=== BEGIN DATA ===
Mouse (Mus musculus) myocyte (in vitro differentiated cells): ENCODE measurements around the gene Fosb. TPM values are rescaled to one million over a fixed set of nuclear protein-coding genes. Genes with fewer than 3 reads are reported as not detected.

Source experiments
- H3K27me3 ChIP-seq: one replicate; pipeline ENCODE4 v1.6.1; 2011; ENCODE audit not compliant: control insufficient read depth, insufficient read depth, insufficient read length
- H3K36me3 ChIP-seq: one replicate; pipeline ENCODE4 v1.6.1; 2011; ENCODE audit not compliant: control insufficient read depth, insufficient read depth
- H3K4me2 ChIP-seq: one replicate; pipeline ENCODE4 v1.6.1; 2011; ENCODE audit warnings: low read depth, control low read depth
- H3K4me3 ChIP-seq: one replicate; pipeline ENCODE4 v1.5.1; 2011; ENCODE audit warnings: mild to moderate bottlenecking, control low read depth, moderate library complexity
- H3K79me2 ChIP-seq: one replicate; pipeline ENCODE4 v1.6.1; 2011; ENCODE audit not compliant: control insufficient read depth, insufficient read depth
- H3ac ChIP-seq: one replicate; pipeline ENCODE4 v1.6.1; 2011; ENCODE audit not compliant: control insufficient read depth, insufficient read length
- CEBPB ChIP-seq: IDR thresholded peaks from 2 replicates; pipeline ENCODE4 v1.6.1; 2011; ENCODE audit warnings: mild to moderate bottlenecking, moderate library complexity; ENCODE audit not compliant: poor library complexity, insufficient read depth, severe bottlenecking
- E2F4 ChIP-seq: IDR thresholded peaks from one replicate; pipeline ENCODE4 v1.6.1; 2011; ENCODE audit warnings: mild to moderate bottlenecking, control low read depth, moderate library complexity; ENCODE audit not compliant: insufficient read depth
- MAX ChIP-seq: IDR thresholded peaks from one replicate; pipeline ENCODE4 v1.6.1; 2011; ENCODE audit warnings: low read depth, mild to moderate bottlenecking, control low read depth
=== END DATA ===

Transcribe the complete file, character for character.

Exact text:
Mouse (Mus musculus) myocyte (in vitro differentiated cells): ENCODE measurements around the gene Fosb. TPM values are rescaled to one million over a fixed set of nuclear protein-coding genes. Genes with fewer than 3 reads are reported as not detected.

Source experiments
- H3K27me3 ChIP-seq: one replicate; pipeline ENCODE4 v1.6.1; 2011; ENCODE audit not compliant: control insufficient read depth, insufficient read depth, insufficient read length
- H3K36me3 ChIP-seq: one replicate; pipeline ENCODE4 v1.6.1; 2011; ENCODE audit not compliant: control insufficient read depth, insufficient read depth
- H3K4me2 ChIP-seq: one replicate; pipeline ENCODE4 v1.6.1; 2011; ENCODE audit warnings: low read depth, control low read depth
- H3K4me3 ChIP-seq: one replicate; pipeline ENCODE4 v1.5.1; 2011; ENCODE audit warnings: mild to moderate bottlenecking, control low read depth, moderate library complexity
- H3K79me2 ChIP-seq: one replicate; pipeline ENCODE4 v1.6.1; 2011; ENCODE audit not compliant: control insufficient read depth, insufficient read depth
- H3ac ChIP-seq: one replicate; pipeline ENCODE4 v1.6.1; 2011; ENCODE audit not compliant: control insufficient read depth, insufficient read length
- CEBPB ChIP-seq: IDR thresholded peaks from 2 replicates; pipeline ENCODE4 v1.6.1; 2011; ENCODE audit warnings: mild to moderate bottlenecking, moderate library complexity; ENCODE audit not compliant: poor library complexity, insufficient read depth, severe bottlenecking
- E2F4 ChIP-seq: IDR thresholded peaks from one replicate; pipeline ENCODE4 v1.6.1; 2011; ENCODE audit warnings: mild to moderate bottlenecking, control low read depth, moderate library complexity; ENCODE audit not compliant: insufficient read depth
- MAX ChIP-seq: IDR thresholded peaks from one replicate; pipeline ENCODE4 v1.6.1; 2011; ENCODE audit warnings: low read depth, mild to moderate bottlenecking, control low read depth